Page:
I have an idea for a brand new type of newspaper feature. And gosh do newspapers need one. No industry in living memory has collapsed faster than daily print journalism. You can still buy a buggy whip, which is more than can be said for a copy of the Rocky Mountain News, Cincinnati Post, or Seattle Post-Intelligencer. One would think that a business in such dire condition would be—for desperation’s sake—wildly innovative. But newspapers exhibit a fossilization of form and content that’s been preserved in sedimentary rock since the early 1970s when the “Women’s Pages” were converted to the “Leisure Section.” General Motors itself showed more inventive originality on its way to Chapter 11, as the two people who bought Pontiac Azteks can attest.
Readers are fleeing newspapers. What are newspapers offering to lure them back? Out-of-register color photographs have replaced blurry black and white pics. More working women and black people appear in comic strips. (Although comparisons to Walt Kelly’s “Pogo” and Al Capp’s “L’il Abner” show, if anything, a decline in the social relevance of the funny pages, “Marmaduke” always excepted.) Various versions of “Dr. Gridlock” have been instituted so that when you get to work and open your morning paper you can see why you didn’t get to work. That avant-garde broadsheet the New York Times supplemented its dull “Corrections” with a “Public Editor” who combines pomposity with groveling as only a New York Times editor can. And, in “Styles of the Times,” Miss Lonelyhearts and The Day of the Locust have been crossbred with Anna Wintour to produce something for famously overdressed people with scary romantic entanglements that’s known in the trade as the Gay Sports Pages. Then there’s Sudoku. (Tip for silencing airplane seatmates: Take out a Friday Sudoku and rapidly fill every box in ink—it’s not like they’ll check if your numbers are right.)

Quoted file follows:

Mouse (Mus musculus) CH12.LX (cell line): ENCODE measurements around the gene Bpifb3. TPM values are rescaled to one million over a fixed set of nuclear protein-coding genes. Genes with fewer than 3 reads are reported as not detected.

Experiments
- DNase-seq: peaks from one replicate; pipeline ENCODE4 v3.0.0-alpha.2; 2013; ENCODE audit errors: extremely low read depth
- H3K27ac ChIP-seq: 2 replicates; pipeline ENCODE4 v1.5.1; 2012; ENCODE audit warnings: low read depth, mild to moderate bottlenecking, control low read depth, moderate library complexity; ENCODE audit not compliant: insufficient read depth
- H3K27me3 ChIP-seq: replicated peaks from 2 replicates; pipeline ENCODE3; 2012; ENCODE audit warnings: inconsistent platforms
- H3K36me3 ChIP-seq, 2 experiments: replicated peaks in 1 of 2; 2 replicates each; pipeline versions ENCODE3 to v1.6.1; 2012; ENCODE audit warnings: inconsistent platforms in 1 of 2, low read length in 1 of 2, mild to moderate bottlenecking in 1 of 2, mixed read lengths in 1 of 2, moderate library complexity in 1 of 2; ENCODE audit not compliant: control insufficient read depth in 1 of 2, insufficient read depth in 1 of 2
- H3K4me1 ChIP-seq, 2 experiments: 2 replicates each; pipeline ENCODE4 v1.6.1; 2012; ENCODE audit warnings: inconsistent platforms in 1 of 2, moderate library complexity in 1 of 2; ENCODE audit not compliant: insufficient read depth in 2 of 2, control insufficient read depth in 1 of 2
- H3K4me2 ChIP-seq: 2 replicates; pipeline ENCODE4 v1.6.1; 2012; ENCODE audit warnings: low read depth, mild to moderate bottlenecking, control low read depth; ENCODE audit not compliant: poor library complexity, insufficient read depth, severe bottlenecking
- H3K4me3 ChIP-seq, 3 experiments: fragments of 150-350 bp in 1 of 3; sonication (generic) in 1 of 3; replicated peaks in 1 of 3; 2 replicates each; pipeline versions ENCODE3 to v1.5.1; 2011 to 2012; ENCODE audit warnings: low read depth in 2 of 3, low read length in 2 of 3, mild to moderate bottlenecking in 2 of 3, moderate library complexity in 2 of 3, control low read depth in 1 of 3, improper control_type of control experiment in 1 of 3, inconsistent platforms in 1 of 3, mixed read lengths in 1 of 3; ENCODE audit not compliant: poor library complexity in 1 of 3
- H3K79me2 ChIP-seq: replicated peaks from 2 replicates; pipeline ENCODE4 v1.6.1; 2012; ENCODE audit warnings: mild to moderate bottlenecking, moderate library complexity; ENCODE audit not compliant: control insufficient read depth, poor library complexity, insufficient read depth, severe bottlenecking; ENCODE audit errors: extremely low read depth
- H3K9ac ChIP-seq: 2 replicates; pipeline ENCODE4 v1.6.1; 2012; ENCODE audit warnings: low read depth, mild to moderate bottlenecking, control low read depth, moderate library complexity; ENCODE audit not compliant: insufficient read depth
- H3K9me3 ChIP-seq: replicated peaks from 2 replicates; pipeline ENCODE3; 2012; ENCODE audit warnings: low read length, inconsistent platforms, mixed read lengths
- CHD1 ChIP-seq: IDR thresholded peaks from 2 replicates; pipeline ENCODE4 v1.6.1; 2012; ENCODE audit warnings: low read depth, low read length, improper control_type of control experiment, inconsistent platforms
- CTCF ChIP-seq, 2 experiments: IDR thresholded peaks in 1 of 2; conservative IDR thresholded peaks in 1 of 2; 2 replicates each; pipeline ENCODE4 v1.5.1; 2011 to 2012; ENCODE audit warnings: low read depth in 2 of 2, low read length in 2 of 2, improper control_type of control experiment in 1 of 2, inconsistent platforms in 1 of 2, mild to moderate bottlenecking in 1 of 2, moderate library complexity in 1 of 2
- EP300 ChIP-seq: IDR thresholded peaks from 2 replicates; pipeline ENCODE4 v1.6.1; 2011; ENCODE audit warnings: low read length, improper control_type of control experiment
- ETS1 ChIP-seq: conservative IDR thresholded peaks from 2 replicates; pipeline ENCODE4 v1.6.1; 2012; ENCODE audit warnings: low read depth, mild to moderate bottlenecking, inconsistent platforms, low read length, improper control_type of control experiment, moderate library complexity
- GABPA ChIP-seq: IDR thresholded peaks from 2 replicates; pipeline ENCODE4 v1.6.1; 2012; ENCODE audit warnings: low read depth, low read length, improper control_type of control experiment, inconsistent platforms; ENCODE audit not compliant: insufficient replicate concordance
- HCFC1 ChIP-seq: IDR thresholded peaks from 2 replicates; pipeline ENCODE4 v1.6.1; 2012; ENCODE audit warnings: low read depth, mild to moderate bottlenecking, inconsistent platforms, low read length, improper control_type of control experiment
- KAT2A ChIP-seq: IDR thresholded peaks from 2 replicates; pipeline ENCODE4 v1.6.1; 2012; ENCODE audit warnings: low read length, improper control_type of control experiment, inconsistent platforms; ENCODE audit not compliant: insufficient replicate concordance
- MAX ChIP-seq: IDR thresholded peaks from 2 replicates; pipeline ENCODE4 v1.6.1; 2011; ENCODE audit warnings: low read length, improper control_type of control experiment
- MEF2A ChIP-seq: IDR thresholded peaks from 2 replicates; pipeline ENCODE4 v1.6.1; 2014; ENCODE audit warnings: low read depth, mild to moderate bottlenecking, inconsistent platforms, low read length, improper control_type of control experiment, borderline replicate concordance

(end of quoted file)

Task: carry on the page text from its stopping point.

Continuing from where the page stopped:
One bright idea isn’t going to solve the problems of the American newspaper industry, but it’s one bright idea more than the American newspaper industry has had in 40 years. What I propose is “Pre-Obituaries”—official notices that certain people aren’t dead yet accompanied by brief summaries of their lives indicating why we wish they were.
Continued here (The Weekly Standard, dated 7 June 2010)